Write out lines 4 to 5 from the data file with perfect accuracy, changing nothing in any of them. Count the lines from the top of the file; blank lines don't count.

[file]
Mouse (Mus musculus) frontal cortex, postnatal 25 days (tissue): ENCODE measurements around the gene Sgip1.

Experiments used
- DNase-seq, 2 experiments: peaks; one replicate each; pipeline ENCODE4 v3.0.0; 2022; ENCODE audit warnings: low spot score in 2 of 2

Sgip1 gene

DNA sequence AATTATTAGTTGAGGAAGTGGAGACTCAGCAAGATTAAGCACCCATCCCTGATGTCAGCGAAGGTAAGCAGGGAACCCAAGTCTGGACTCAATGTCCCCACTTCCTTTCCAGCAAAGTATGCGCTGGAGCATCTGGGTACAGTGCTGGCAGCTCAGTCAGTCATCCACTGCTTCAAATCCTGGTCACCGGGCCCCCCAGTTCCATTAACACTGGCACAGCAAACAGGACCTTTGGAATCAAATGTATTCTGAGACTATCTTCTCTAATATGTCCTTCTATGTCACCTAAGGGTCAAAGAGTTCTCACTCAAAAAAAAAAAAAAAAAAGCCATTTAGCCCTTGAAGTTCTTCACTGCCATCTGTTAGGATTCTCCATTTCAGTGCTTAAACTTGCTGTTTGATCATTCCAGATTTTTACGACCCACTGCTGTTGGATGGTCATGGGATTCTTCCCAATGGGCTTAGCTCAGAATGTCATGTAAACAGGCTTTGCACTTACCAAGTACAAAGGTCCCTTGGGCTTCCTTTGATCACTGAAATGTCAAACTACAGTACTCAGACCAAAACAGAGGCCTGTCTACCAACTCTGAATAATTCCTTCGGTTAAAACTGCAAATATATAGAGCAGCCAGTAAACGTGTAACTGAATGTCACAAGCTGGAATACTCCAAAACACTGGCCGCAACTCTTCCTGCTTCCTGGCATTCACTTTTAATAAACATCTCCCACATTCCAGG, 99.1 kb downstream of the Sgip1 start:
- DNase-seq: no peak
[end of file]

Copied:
Sgip1 gene

DNA sequence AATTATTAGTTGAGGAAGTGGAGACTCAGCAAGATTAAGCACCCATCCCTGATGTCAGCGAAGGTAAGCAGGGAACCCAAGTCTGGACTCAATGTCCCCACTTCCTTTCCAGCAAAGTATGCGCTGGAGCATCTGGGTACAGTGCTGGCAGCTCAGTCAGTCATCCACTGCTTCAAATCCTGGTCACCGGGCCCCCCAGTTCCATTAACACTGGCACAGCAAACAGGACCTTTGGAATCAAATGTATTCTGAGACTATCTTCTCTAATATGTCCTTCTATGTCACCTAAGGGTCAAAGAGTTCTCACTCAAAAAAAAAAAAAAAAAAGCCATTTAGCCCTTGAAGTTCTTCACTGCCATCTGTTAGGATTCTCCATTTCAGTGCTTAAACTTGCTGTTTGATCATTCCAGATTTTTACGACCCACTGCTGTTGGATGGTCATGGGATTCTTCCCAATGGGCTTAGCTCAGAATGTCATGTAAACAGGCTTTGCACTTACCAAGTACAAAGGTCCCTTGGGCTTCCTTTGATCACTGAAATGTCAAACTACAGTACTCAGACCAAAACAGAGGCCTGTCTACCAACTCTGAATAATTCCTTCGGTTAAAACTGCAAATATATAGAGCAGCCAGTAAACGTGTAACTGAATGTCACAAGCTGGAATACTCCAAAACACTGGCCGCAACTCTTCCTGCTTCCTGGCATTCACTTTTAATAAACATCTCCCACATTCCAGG, 99.1 kb downstream of the Sgip1 start: